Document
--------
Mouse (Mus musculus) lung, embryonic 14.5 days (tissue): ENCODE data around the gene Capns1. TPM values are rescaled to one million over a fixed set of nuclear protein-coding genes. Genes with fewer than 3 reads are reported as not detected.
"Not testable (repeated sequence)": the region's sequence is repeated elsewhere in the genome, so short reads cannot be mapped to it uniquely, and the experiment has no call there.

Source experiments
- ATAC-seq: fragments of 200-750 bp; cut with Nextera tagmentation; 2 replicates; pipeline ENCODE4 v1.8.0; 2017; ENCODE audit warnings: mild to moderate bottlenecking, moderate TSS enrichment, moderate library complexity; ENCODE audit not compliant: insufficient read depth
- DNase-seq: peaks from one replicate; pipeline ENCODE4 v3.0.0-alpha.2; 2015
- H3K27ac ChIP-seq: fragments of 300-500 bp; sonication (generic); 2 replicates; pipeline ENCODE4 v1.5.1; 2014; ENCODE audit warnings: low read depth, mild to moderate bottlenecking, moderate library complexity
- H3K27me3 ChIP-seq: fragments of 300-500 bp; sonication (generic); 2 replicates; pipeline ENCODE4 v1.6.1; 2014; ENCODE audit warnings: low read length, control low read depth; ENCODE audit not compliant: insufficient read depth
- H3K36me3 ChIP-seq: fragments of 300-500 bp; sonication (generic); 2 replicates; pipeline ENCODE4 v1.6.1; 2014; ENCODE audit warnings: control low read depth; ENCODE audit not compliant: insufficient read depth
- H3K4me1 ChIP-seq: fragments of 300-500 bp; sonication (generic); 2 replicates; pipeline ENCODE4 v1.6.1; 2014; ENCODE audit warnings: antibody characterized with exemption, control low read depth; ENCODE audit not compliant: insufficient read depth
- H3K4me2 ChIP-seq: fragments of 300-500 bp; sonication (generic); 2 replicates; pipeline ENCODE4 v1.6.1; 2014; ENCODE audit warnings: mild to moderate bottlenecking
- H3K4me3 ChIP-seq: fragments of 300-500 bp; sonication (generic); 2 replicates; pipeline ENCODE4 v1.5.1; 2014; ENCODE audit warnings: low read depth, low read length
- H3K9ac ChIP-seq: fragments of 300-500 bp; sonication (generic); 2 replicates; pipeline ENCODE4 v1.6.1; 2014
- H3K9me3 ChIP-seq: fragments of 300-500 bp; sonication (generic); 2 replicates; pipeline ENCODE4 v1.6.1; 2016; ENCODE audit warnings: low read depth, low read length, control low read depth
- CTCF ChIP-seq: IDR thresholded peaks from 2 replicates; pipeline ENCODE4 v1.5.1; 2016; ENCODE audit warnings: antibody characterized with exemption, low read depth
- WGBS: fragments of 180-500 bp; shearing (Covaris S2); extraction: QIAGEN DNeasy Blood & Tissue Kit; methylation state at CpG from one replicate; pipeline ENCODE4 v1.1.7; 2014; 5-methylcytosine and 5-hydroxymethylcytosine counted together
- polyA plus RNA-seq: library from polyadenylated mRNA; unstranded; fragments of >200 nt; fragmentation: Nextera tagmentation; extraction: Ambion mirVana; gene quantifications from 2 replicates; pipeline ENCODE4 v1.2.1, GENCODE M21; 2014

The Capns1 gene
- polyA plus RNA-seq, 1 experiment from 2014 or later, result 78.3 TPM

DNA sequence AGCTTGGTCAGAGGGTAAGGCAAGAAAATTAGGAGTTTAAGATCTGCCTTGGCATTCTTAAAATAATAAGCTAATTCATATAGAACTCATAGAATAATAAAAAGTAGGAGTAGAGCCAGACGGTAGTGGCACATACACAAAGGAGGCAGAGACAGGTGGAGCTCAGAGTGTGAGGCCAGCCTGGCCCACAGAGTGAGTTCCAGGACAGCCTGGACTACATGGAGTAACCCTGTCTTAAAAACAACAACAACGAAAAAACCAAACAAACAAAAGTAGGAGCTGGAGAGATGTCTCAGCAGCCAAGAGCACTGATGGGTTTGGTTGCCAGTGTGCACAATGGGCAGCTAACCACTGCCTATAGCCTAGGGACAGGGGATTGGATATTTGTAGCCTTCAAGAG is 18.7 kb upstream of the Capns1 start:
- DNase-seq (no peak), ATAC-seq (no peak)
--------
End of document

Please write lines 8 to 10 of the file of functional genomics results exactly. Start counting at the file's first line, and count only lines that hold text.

- H3K36me3 ChIP-seq: fragments of 300-500 bp; sonication (generic); 2 replicates; pipeline ENCODE4 v1.6.1; 2014; ENCODE audit warnings: control low read depth; ENCODE audit not compliant: insufficient read depth
- H3K4me1 ChIP-seq: fragments of 300-500 bp; sonication (generic); 2 replicates; pipeline ENCODE4 v1.6.1; 2014; ENCODE audit warnings: antibody characterized with exemption, control low read depth; ENCODE audit not compliant: insufficient read depth
- H3K4me2 ChIP-seq: fragments of 300-500 bp; sonication (generic); 2 replicates; pipeline ENCODE4 v1.6.1; 2014; ENCODE audit warnings: mild to moderate bottlenecking